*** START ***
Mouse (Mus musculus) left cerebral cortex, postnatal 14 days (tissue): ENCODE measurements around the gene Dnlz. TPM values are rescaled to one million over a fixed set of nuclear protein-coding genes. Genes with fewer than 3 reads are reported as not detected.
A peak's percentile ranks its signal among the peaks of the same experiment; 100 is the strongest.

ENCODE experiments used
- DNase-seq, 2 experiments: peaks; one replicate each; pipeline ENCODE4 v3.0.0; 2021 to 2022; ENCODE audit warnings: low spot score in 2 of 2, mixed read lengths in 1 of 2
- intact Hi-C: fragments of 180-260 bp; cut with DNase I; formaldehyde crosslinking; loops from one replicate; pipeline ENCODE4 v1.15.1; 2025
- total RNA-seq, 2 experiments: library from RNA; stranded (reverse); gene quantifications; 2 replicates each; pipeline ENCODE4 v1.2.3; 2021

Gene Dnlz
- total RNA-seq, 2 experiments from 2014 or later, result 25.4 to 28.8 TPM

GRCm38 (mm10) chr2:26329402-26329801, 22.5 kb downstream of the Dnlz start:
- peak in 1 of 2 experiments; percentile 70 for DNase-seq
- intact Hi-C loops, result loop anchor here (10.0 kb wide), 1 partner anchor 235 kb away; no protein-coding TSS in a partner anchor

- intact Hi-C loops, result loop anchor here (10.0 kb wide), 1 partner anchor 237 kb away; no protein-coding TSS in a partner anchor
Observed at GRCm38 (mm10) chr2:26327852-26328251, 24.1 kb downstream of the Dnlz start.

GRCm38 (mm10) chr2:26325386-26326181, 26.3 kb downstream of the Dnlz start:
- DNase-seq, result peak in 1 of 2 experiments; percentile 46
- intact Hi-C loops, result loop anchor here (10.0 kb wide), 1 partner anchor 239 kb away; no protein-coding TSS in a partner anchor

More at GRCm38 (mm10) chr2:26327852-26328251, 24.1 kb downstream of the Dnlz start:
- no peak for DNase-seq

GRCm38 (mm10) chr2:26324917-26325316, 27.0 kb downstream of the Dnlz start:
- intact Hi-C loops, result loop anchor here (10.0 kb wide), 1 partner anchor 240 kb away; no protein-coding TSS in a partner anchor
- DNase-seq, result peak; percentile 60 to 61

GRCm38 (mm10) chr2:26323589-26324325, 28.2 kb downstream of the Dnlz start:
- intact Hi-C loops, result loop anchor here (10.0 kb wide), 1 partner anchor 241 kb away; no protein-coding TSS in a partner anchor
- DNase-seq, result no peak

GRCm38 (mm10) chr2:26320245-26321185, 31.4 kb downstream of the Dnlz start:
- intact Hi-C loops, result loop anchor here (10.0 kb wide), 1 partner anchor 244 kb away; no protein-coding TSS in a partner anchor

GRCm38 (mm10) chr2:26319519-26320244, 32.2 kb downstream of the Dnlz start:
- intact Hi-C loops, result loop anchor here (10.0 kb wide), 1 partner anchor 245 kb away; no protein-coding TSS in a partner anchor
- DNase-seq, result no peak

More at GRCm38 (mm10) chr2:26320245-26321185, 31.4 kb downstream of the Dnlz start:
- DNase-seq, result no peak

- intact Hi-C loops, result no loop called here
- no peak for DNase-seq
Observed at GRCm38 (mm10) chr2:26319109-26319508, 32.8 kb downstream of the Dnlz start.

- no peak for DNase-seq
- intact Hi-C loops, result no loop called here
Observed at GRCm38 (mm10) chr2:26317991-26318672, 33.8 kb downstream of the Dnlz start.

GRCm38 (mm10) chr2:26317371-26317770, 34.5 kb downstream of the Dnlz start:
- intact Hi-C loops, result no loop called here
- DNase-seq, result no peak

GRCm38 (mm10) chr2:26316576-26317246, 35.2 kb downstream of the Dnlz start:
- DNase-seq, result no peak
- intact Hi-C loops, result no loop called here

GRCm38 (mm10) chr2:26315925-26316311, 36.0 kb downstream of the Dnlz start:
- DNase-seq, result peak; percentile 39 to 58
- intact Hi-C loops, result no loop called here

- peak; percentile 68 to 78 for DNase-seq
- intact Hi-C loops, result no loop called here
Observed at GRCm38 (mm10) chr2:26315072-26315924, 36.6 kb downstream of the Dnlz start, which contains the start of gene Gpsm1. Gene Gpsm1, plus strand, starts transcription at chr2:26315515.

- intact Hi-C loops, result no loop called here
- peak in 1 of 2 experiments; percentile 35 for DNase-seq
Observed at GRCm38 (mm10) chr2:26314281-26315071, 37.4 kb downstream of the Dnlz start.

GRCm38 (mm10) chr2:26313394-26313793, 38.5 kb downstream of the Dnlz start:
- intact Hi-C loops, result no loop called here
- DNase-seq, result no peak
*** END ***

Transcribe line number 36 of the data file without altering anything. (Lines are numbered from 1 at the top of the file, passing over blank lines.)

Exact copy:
- intact Hi-C loops, result no loop called here